Interim results of an ongoing phase 1 clinical trial of TERN-201, a semicarbazide-sensitive amine oxidase inhibitor for the treatment of nonalcoholic steatohepatitis, revealed a positive safety and tolerance profile, according to a press release from Terns Pharmaceuticals.
“The data observed to date from the phase 1 clinical study of TERN-201 are encouraging and show that TERN-201 has the potential to be a promising new therapy to treat NASH and liver fibrosis,” Erin Quirk, MD, chief medical officer of Terns, said in the release. “Terns has advanced two compounds into clinical development in 2019 with both TERN-201 and TERN-101, an FXR agonist, in ongoing studies. We look forward to seeing further results from the phase 1 studies of TERN-101 and TERN-201 later in the year as we progress toward our goal of introducing safe and effective combination therapies for NASH.”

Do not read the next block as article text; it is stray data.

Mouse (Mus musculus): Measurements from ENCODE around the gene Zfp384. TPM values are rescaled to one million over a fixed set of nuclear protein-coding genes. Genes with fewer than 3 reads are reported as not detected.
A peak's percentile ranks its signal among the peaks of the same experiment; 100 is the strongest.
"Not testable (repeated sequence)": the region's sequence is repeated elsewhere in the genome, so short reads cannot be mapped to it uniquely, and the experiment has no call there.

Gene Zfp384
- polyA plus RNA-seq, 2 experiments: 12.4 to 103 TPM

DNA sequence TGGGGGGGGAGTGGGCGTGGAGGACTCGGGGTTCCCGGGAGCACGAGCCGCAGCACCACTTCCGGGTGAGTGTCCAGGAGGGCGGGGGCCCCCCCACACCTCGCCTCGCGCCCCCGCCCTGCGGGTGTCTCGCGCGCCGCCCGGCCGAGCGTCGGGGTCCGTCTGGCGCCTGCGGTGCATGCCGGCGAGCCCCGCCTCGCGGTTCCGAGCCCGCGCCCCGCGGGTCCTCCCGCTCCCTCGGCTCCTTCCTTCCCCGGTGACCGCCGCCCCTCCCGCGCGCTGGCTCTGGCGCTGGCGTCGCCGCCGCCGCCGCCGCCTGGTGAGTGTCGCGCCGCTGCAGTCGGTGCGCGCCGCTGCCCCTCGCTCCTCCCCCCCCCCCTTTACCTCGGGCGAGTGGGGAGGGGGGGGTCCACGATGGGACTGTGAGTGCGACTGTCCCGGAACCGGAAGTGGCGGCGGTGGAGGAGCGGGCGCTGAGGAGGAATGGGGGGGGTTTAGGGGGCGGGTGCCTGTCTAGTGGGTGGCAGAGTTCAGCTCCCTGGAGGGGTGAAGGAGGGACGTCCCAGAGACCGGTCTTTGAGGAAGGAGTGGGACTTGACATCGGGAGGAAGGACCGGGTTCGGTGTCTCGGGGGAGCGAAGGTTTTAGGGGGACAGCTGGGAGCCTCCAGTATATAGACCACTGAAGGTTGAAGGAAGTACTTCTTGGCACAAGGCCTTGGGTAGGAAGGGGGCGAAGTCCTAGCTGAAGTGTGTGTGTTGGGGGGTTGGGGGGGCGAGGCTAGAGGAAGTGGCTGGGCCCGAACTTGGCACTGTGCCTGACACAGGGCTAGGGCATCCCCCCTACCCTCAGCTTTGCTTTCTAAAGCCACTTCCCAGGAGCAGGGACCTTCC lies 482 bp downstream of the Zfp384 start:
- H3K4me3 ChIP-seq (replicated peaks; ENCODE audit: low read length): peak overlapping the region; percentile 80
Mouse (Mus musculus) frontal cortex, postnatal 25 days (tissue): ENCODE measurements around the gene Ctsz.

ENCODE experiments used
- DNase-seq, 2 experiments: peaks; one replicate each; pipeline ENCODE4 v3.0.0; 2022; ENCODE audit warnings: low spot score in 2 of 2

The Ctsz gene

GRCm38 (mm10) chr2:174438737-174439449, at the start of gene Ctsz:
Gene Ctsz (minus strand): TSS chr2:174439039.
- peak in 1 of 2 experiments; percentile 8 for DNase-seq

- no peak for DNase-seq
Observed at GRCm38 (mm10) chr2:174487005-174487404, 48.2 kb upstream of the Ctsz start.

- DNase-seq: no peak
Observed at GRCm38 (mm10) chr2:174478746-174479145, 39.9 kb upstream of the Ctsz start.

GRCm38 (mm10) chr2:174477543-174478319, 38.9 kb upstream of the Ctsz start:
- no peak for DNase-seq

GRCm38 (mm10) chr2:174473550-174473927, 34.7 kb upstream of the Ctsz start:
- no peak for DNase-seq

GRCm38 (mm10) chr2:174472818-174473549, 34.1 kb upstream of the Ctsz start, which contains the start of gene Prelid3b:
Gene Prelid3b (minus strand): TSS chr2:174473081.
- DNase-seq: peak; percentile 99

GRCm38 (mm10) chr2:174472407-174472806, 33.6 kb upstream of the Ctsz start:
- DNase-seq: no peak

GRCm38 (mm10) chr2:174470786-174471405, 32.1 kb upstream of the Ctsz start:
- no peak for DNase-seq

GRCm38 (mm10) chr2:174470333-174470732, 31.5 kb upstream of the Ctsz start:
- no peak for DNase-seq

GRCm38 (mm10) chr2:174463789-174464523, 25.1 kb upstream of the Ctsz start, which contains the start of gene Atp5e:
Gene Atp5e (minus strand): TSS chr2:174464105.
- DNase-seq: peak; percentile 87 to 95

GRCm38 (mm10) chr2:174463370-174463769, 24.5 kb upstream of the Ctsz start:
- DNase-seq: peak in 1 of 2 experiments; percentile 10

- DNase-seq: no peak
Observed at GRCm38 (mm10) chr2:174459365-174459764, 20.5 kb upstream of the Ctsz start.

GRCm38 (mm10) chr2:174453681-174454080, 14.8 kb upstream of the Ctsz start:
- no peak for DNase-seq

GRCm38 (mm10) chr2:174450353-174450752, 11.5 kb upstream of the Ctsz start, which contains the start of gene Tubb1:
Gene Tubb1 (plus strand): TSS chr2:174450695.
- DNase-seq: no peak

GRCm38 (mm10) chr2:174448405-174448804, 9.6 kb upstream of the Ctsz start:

According to the release, TERN-201 is a potent semicarbazide-sensitive amine oxidase (SSAO) inhibitor that provides an additional treatment mechanism for NASH by reducing oxidative stress and recruitment of white blood cells to the liver.
During the first phase of the study, participants received single oral administrations of TERN-201, which were well-tolerated with no significant safety findings or adverse events that led to discontinuation.
Additionally, each dose level resulted in decreased plasma SSAO activity compared with baseline, which was maintained up to 1 week after single dose administration. Based on these results, the study has progressed to the multiple-dose phase.